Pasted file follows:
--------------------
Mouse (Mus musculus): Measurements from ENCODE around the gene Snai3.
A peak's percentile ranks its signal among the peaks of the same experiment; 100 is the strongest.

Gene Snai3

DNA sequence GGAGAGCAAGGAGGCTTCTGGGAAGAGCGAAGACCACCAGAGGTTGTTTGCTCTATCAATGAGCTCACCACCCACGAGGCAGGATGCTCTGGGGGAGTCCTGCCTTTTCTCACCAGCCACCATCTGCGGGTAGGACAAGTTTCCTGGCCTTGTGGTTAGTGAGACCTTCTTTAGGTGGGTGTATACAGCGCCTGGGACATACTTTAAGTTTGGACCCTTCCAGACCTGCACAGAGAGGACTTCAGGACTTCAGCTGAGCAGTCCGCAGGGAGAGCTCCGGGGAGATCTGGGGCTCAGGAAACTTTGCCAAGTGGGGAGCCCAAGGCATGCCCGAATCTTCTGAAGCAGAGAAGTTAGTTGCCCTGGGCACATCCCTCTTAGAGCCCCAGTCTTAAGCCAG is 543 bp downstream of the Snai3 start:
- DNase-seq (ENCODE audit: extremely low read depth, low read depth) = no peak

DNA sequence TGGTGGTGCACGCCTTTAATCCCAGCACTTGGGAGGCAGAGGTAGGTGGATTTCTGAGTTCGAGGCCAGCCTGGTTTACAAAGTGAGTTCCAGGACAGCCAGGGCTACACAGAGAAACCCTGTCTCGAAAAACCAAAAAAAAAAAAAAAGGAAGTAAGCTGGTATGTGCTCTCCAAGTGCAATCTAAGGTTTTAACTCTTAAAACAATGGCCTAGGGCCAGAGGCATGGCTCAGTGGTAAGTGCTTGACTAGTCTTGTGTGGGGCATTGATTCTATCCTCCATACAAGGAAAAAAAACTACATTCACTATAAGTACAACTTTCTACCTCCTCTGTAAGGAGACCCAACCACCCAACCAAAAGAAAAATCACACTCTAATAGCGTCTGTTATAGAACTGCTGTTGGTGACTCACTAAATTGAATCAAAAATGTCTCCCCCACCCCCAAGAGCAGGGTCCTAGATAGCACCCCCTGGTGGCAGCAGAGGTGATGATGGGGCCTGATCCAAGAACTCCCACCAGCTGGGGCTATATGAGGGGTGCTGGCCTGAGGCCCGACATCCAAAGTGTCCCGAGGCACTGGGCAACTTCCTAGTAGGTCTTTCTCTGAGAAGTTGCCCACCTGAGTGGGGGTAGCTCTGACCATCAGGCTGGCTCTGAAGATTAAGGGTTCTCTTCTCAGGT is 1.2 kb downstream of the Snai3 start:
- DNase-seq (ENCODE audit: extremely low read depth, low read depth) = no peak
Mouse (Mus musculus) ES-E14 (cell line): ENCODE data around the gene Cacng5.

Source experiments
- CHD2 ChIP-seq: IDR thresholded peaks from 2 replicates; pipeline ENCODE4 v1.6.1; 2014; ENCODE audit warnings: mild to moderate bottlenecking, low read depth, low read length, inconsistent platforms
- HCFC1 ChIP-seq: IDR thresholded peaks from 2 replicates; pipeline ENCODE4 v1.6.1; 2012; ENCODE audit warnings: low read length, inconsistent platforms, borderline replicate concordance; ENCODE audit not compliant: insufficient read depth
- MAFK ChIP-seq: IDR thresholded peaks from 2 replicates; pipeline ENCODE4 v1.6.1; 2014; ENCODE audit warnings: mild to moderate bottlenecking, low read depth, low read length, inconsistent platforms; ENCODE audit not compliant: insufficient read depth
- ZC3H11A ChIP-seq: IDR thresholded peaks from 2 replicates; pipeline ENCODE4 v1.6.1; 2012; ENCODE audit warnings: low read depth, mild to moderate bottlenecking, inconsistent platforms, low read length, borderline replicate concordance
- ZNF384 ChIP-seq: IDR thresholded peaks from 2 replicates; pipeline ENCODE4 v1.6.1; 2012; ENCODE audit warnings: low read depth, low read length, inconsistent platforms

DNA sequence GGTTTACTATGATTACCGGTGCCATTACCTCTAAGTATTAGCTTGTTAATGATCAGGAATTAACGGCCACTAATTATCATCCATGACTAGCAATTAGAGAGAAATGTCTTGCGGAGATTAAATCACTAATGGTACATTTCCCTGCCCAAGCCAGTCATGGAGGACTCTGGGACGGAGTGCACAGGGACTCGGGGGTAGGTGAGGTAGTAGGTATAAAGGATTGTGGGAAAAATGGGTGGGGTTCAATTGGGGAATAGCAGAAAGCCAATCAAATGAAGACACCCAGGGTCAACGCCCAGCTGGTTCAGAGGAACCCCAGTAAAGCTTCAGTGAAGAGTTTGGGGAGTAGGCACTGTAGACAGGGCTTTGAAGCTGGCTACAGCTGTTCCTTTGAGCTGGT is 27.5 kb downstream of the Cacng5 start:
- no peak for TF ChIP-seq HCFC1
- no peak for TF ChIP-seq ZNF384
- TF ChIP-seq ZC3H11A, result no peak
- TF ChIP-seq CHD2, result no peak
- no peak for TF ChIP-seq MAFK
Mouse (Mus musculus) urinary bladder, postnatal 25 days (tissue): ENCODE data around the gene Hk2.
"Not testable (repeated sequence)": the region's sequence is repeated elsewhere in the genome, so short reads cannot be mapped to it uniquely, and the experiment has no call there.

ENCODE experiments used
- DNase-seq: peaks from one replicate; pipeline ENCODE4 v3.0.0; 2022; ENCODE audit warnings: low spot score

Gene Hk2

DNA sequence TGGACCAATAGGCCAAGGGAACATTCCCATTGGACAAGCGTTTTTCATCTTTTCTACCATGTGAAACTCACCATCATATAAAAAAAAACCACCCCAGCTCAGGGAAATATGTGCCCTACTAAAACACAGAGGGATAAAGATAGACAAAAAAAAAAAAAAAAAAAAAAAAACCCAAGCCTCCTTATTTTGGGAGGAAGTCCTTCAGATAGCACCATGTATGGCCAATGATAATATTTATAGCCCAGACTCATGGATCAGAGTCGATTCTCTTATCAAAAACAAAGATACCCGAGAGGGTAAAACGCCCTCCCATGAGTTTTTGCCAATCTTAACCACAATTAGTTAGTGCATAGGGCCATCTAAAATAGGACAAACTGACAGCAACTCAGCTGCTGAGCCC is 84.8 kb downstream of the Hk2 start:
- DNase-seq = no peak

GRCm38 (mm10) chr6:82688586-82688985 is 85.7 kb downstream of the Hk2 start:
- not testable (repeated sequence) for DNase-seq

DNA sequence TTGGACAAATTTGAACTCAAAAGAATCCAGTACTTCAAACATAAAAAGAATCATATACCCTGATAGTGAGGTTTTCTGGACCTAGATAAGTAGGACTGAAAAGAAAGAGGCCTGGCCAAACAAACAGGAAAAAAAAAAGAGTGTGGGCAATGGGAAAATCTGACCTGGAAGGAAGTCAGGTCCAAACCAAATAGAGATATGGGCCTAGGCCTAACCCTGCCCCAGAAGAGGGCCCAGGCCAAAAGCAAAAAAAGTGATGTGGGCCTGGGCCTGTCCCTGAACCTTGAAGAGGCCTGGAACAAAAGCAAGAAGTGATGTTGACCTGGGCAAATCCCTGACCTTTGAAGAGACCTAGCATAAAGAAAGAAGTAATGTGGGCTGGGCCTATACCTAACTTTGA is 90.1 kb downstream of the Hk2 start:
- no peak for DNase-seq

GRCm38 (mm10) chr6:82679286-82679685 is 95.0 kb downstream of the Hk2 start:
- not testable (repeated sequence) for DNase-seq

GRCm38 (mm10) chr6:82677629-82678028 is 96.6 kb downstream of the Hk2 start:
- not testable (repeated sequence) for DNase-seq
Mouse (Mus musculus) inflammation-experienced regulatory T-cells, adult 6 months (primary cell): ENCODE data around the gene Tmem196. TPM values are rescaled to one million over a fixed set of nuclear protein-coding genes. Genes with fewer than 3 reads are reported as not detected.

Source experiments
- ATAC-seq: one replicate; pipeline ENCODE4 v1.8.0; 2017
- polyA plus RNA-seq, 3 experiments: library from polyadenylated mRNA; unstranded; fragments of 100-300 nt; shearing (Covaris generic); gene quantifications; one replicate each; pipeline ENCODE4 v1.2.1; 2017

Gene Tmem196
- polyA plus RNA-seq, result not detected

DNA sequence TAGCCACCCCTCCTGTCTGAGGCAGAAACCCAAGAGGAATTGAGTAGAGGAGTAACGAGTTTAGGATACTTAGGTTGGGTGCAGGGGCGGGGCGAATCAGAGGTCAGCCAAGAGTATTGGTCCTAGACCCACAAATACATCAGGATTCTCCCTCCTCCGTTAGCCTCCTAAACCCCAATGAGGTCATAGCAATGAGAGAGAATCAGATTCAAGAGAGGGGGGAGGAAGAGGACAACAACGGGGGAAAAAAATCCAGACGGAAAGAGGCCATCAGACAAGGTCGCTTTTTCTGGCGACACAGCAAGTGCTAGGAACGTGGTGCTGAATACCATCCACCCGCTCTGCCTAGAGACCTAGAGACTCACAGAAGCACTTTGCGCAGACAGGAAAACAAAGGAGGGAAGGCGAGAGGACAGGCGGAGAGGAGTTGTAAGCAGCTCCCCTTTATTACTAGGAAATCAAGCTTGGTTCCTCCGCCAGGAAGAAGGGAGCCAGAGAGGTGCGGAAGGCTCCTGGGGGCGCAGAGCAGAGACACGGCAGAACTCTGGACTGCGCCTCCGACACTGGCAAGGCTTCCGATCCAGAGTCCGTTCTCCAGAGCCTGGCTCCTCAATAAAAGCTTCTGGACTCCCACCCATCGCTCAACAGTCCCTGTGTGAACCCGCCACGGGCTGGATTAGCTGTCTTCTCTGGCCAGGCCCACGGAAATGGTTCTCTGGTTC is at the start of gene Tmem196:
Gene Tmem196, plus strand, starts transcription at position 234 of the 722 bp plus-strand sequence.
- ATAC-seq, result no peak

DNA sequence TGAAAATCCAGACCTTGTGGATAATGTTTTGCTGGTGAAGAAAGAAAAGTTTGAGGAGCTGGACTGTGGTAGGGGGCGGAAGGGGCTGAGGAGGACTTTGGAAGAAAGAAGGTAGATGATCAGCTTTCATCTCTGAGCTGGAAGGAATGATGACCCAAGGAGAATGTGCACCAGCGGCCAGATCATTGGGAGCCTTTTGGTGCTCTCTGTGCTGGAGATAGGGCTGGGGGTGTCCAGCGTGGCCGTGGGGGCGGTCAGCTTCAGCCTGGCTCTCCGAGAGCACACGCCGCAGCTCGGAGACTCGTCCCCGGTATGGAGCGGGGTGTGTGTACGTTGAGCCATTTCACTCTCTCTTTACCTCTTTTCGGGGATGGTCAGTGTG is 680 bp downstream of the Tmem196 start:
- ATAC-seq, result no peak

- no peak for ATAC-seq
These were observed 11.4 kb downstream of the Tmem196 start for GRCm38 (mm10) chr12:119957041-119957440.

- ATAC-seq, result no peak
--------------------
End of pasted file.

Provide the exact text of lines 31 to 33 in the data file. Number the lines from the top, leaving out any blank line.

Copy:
- no peak for DNase-seq

GRCm38 (mm10) chr6:82679286-82679685 is 95.0 kb downstream of the Hk2 start:
- not testable (repeated sequence) for DNase-seq